NATO is the most successful alliance we have ever seen in history, so the main goal of our government in Germany is to strengthen NATO and its cohesion, and to make NATO able to face the challenges for the next century. We are expecting a successful summit here at Washington not only in strengthening NATO in its cohesion but enlarging it, too. After that enlargement by three new members we need a phase of consolidation within NATO so that we have to combine an open door policy on the one side with that phase of consolidation on the other side.

Concerning international issues, we are fully agreeing that, for example, in Bosnia, for example in Kosovo, we will be engaged to solve problems and prevent conflicts. Especially in Kosovo it's necessary to take that small window of opportunity which is given by the Milosevic/Holbrooke agreement on the one side and the development in the last few days on the other side. But there are some risks because of Milosevic and his policy on the one side and the UCK on the other side. That is why we are establishing not only the USCE mission to verify that agreement on the ground, but also to have an air verification and to have an extraction force led by France and within the command chain of NATO.

Concerning NATO strategy, we agree commonly that NATO not only has to face the challenges of the next century but NATO must be developed in terms of interoperability, deployability, maintainability, sustainability of its forces and its engagements.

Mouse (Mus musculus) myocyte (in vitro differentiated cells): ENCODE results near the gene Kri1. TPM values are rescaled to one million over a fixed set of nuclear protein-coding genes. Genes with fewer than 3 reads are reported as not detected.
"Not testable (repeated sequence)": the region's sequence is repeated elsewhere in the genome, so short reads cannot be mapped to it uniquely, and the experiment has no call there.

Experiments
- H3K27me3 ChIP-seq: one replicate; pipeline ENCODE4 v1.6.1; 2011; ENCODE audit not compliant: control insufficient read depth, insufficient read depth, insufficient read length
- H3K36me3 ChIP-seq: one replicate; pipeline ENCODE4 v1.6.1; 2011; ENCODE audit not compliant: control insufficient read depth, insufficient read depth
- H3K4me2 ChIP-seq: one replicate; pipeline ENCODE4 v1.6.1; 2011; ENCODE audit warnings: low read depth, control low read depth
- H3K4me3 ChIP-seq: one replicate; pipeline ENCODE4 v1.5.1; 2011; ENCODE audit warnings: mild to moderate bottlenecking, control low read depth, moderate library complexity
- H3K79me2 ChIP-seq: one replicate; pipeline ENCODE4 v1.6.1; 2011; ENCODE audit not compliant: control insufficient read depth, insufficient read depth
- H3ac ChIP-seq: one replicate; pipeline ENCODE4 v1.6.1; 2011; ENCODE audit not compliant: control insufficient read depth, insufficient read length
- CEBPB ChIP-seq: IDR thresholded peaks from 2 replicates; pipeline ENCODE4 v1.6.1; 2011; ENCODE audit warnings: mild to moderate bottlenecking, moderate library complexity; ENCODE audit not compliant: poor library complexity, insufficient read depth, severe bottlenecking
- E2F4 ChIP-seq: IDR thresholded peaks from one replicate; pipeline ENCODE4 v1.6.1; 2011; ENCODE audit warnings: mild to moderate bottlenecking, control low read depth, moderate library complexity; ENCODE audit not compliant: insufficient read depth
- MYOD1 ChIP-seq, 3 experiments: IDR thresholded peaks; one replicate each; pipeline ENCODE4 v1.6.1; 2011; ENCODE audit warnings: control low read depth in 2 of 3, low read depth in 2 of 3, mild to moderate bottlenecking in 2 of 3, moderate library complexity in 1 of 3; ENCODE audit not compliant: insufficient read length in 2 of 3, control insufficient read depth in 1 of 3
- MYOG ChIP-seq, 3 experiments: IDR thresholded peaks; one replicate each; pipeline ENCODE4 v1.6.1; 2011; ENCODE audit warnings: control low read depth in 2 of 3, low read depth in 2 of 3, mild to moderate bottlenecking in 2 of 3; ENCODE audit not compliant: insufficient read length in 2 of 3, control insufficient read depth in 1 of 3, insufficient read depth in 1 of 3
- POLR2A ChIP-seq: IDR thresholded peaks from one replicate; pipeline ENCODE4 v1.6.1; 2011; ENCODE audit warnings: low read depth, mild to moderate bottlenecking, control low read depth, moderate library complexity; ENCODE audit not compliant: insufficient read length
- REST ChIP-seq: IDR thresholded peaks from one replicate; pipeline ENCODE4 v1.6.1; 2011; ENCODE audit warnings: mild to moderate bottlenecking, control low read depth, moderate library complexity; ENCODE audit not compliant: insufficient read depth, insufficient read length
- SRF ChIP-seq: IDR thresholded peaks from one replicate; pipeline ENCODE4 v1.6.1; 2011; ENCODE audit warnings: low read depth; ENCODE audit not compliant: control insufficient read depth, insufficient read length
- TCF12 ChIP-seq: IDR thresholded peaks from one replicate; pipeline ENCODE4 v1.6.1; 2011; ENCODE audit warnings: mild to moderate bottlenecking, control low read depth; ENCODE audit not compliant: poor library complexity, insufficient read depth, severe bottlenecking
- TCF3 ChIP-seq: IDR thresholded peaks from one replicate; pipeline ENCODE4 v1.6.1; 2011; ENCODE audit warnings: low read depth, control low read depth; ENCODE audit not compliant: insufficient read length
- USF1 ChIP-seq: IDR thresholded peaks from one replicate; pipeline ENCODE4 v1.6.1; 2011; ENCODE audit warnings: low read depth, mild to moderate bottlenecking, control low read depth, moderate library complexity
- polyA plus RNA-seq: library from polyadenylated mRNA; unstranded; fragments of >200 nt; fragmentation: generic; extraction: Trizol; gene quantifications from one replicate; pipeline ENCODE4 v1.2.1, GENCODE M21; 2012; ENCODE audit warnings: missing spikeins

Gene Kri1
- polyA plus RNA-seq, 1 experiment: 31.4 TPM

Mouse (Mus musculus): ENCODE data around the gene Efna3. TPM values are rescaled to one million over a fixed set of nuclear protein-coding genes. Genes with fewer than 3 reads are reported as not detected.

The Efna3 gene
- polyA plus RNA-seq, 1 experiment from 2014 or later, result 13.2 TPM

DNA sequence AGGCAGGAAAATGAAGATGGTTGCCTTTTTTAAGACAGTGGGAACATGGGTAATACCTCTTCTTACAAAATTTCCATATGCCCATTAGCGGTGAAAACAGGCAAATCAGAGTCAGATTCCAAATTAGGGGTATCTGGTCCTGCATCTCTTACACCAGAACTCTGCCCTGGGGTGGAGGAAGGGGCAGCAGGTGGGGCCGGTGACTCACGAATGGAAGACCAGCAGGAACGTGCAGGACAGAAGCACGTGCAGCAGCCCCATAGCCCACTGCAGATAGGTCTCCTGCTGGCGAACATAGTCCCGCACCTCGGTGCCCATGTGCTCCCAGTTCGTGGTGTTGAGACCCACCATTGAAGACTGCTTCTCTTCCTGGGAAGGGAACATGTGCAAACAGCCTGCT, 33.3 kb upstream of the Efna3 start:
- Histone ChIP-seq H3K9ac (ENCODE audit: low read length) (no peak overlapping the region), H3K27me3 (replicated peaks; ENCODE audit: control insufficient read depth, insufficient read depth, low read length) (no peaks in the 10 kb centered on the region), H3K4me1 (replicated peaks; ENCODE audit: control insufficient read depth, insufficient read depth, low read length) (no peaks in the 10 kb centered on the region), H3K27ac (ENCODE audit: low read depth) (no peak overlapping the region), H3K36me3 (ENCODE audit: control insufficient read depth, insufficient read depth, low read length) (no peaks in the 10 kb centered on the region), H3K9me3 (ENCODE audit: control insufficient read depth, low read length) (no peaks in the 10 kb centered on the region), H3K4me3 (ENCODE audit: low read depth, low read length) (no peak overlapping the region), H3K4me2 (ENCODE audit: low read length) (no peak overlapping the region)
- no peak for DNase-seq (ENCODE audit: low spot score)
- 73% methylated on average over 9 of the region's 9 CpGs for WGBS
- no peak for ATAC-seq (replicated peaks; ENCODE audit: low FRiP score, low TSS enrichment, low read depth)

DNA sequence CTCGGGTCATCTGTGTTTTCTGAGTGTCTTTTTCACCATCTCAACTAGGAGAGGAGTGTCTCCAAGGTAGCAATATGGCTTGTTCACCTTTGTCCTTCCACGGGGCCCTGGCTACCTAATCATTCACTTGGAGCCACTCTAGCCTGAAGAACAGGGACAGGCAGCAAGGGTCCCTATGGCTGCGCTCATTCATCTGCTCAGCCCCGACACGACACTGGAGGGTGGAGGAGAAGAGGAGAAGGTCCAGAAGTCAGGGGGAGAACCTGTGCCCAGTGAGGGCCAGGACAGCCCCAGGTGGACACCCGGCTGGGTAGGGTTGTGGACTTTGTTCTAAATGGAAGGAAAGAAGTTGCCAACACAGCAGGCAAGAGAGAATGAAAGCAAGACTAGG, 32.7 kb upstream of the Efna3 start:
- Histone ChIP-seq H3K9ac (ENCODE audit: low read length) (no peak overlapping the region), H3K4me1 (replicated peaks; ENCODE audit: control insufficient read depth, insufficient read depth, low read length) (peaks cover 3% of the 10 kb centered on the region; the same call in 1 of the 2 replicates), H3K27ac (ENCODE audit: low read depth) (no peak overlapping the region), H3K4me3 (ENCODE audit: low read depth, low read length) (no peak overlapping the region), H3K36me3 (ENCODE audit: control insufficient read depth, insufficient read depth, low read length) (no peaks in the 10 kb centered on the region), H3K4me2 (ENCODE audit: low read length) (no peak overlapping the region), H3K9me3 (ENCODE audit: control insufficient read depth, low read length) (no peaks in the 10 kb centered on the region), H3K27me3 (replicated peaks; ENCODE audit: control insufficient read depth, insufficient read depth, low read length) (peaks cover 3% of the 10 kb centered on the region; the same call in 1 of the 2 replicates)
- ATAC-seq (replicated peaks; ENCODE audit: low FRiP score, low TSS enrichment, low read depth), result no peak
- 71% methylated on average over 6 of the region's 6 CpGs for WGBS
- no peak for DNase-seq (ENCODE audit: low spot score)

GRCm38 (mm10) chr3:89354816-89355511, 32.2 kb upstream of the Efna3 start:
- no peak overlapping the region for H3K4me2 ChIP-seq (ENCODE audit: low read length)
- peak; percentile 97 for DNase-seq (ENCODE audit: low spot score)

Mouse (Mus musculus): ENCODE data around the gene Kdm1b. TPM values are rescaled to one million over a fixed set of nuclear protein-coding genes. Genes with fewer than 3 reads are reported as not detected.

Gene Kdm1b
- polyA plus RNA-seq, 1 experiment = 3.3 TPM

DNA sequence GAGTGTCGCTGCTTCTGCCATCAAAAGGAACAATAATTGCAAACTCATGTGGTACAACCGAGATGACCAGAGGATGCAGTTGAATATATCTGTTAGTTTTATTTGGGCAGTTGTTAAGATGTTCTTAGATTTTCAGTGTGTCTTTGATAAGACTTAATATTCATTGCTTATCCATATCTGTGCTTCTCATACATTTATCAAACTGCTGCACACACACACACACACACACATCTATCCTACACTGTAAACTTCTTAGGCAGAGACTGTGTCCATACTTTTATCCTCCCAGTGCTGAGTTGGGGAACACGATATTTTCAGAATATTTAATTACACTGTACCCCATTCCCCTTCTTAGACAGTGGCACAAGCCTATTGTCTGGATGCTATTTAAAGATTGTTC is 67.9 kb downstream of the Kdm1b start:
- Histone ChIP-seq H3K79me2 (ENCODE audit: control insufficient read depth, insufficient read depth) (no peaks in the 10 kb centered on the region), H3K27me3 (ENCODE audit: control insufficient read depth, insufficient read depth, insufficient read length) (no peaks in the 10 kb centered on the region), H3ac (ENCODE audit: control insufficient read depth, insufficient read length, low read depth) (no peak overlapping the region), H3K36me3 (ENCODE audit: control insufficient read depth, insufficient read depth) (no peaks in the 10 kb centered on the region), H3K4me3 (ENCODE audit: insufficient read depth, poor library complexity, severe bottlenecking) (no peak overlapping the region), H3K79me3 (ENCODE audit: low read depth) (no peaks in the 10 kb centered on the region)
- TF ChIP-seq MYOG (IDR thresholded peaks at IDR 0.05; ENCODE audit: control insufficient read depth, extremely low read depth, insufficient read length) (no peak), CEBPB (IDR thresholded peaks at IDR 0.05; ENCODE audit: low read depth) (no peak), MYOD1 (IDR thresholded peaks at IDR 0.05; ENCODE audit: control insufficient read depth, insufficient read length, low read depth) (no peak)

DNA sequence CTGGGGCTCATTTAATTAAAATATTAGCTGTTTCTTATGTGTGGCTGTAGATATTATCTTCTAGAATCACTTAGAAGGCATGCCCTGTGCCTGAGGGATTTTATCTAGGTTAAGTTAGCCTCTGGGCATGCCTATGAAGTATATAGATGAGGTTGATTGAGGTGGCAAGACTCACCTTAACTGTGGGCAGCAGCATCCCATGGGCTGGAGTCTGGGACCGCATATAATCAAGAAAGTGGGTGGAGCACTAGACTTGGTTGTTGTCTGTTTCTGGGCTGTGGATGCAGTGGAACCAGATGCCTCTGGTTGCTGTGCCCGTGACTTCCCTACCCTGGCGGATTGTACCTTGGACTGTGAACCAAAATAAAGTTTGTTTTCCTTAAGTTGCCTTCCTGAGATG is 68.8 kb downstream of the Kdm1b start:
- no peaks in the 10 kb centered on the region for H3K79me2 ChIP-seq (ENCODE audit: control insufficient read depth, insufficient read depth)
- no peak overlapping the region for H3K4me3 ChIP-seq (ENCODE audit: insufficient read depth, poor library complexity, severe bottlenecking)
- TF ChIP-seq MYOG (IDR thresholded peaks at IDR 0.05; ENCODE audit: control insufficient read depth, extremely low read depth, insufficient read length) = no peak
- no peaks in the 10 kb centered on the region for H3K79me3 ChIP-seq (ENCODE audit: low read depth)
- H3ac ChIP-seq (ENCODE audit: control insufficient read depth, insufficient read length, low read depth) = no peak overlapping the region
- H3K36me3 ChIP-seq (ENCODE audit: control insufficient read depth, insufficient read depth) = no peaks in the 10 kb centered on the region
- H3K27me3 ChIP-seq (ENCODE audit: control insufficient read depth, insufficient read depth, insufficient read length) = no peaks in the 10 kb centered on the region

Concerning the no first use point, I explained that the German government on the United Nations level for the whole globe is following the vision of a nuclear weapons free world, but on the other side we are debating about NATO and its strategy. I made clear that any conclusion must be drawn in consensus. I also made clear that there is no intention to take unilateral decisions which have an impact on the security of the alliance.

And as Secretary Cohen said, there is no intention in my government to question any core element of NATO's strategy including the fact that nuclear forces play a fundamental political role -- although the necessity to use them may be extremely remote as it is written down in the actual NATO strategy.

I think it was a very fruitful bilateral talk among partners who know each other for a long time, and I'm looking forward to having close contacts with the United States and with my colleague Bill Cohen, and among the two governments.

Q: Minister Scharping, might I ask, you seemed a bit embarrassed yesterday when this issue broke about the no first use of nuclear weapons. Both you and the Secretary have said that the German government has no intention of questioning the core policy of NATO over nuclear weapons.

Does your government, however, intend to formally push for a change in the NATO first use policy of nuclear weapons?

Minister Scharping: Well, in my understanding, NATO itself is a no first use organization for common security. We are saying all our weapons, all our weapons we will not use first. Only in the case of defense. And as I said, and it's our common understanding, that the nuclear element within NATO strategy plays an eminent political role and it will play such a role in the future, too.